The kind of airbrush paint we’re gonna use for this type of console mod is Auto-Air Colors, which is a kind of water-based automotive paint. It’s actually meant for cars, but it’s absolutely perfect for this purpose as it’s robust, super-smooth and there are unlimited colours and variations of it. We could of course use spray paint instead, completely possible, and I’ve experienced that the automotive types are better in this category as well. As a first step in airbrushing(/spray painting) I always put on a base coat of white, because that brings out the other colours on top of it much better and clearer. If we used, for example, black as our base colour, the colour on top would look a lot darker and less saturated.

Following up on top of the white, we have a medium aluminum base that is going to give it some nice glitter and shine effect, as long as we don’t cover it up completely with a non-transparent colour. You could just use a silver spray can here instead. Then we’re gonna use a candy pigmented purple colour to create a fading effect on top of the aluminum. I've found it easier to use transparent colours when making effects like these, but it's completely possible with opaque colours.

Step 5: Paint a Custom Design or Use Decals

When the paint was dry, I continued to paint by hand. We’re gonna use the samepaint as we did earlier. There’s no problem painting with normal brushes using this airbrush paint. All you need is the three primary colours (red, blue, yellow) and some black and white to create anything you want. It’s detailed and time-consuming work, but it’s gonna be worth it. The lines and the proportions can be a bit tough, though. Also, if we take a look at the two pieces, I tried to make them match, and I think it’s kinda cool when they do because it looks more complete that way.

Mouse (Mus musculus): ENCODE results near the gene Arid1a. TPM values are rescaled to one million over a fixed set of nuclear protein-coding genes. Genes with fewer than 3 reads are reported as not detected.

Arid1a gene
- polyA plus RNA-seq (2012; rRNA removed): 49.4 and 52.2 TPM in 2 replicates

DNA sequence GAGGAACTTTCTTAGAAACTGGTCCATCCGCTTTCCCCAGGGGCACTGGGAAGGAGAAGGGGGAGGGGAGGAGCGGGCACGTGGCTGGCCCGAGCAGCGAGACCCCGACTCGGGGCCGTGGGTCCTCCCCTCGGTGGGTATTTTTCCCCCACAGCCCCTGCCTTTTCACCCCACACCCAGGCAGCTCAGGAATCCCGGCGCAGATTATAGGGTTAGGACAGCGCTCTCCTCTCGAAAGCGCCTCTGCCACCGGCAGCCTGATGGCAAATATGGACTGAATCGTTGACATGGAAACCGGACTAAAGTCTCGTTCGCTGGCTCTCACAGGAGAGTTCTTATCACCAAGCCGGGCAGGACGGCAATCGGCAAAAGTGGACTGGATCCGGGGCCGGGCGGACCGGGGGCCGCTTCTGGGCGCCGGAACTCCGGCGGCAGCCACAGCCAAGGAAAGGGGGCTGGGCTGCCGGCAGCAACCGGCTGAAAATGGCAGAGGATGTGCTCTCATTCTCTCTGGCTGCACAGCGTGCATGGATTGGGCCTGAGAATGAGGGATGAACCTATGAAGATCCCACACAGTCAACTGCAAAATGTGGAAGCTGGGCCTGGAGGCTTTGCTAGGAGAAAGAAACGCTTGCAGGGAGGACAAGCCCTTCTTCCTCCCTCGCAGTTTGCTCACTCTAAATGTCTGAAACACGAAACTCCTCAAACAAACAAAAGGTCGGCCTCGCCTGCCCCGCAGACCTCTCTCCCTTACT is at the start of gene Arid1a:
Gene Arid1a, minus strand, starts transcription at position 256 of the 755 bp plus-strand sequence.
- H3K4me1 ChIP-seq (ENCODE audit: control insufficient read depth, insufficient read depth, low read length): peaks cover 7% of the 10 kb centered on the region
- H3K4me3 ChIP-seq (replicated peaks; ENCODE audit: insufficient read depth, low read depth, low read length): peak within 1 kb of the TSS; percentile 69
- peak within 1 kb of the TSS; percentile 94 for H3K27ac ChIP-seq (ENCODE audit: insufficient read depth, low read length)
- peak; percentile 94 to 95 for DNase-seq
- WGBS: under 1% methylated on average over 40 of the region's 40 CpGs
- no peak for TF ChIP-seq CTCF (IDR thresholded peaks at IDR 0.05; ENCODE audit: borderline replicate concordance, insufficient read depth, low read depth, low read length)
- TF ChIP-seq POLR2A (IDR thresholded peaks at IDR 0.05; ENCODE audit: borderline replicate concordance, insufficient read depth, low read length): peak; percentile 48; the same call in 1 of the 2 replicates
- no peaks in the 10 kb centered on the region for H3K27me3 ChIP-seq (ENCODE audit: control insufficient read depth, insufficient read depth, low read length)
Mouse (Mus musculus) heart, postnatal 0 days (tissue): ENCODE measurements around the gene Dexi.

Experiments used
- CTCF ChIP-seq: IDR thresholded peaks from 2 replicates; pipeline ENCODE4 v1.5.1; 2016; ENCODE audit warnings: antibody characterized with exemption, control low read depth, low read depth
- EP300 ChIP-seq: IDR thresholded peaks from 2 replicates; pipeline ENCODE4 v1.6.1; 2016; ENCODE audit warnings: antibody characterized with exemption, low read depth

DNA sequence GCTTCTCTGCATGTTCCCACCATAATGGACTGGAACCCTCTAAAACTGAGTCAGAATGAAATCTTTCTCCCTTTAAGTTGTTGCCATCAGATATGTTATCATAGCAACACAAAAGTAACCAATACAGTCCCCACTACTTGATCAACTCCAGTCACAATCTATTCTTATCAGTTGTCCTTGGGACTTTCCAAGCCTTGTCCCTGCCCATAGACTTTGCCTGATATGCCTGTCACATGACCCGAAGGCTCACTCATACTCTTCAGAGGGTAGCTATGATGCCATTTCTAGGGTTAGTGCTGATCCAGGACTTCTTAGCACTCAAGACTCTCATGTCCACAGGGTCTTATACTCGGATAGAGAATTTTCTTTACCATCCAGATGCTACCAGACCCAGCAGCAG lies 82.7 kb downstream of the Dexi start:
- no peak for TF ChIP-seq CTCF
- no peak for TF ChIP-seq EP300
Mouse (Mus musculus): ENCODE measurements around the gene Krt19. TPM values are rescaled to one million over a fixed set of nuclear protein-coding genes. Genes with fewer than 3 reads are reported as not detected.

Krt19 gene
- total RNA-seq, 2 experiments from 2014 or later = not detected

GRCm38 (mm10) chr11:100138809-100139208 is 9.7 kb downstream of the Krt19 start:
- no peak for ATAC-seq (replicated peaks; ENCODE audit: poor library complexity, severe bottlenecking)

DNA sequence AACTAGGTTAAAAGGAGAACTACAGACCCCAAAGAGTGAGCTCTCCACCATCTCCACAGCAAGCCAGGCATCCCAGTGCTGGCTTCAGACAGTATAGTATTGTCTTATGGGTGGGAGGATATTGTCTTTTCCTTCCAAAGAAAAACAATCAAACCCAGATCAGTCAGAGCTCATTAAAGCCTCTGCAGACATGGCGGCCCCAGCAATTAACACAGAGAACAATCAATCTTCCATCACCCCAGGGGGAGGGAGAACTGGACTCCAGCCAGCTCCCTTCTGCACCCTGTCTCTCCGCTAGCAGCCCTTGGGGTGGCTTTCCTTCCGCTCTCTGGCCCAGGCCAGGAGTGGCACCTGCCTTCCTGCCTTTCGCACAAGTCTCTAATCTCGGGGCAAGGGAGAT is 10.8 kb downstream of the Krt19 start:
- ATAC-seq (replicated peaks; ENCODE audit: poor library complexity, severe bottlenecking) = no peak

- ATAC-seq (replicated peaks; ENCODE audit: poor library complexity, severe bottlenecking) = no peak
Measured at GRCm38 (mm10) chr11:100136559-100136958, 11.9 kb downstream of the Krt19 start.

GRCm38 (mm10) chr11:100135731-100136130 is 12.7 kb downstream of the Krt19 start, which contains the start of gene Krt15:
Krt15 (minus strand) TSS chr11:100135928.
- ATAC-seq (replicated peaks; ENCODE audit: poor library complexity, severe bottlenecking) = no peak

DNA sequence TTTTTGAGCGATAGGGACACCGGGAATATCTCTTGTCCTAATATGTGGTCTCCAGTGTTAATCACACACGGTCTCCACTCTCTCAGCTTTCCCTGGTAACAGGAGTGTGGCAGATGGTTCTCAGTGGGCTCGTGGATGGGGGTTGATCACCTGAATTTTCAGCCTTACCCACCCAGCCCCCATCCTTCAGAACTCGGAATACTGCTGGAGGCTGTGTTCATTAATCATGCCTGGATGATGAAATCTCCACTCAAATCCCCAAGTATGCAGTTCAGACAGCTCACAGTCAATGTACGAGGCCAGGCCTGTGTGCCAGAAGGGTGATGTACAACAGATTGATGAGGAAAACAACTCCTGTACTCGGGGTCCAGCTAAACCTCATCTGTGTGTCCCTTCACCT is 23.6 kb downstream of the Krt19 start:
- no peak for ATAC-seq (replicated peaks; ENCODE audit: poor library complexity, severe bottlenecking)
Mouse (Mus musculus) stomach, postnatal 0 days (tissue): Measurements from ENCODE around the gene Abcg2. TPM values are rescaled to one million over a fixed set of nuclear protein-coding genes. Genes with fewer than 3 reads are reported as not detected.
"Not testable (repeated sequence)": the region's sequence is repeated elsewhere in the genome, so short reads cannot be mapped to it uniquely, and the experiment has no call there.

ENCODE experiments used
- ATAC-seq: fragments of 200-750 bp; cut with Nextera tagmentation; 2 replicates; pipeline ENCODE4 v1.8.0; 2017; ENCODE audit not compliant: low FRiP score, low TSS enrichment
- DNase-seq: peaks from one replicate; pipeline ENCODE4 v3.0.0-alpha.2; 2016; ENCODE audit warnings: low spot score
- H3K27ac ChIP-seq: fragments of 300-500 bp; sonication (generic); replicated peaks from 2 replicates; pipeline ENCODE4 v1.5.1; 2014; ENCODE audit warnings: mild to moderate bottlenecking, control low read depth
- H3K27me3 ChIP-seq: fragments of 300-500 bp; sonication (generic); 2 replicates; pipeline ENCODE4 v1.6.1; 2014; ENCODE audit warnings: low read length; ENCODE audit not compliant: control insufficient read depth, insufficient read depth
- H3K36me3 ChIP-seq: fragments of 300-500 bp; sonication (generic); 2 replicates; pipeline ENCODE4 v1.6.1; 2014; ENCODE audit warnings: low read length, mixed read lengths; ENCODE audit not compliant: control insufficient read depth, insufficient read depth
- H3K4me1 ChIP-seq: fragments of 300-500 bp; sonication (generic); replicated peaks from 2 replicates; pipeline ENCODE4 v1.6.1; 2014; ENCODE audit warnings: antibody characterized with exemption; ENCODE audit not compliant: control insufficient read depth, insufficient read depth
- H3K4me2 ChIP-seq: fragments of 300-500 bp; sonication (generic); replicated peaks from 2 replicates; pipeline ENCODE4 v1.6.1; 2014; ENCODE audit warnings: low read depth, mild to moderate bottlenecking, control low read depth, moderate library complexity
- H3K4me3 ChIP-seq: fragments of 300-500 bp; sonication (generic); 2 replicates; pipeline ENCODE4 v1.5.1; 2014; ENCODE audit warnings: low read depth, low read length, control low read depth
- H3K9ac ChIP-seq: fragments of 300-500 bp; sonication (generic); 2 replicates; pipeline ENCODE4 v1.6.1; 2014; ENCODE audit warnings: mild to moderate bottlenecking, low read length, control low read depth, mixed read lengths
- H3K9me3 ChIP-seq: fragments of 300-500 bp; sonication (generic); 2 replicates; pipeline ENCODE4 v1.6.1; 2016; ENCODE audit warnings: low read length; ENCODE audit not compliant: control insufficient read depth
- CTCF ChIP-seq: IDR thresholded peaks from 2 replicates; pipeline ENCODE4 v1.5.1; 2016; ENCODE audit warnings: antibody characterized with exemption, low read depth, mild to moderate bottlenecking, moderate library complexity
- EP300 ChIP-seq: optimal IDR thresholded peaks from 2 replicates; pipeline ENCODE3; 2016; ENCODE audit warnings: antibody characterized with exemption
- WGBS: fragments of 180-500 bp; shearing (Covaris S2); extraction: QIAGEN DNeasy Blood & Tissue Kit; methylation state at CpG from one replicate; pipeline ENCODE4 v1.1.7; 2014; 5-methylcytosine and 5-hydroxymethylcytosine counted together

At this step, if you don't want to paint by hand, you could use some sort of decals instead. Water slide decals are quite common for this purpose.

Step 6: Coat the Pieces With Clear Acrylic Spray (clear Coating)

Topping it all with some clear acrylig spray to seal the paint, protect it and give it a glossy, shiny effect. It’s important to make sure that the layers of airbrudh / spray can paint are completely dry before we start coating it, because if it’s not, the coating might react with the paint and make it crack. Not cool when we’ve used 6 hours + painting that design. I usually wait 2 or more days before coating it with clear spray. The paint can seem dry because it's dry to the touch, but it needs quite some time to harden as well. This might take longer than expected. I put on at least 5 layers of this clear coat when it was dry, and let it dry in between each layer (about 30 min - 1 hour in between). When those layers were done, I let it sit for another couple of days to harden completely.

Step 7: Glue on the Glass Screen With Epoxy and Assemble the Game Boy

As we’re going to attach a new screen, we need some strong glue to hold it in place; and two component quick drying epoxy is just what we need! But oh man, just stop for a second there and appreciate the beauty of the shiny, new glass screen. Anyway, now we’re putting on some glue at the top and the bottom to really seal it in place. Don’t even dare touch that screen when pushing it down, it’s just too shiny. This particular glue didn't take long to dry, but that depends on what you use. Be very careful when applying it, because if it's too much it might seep out on the sides.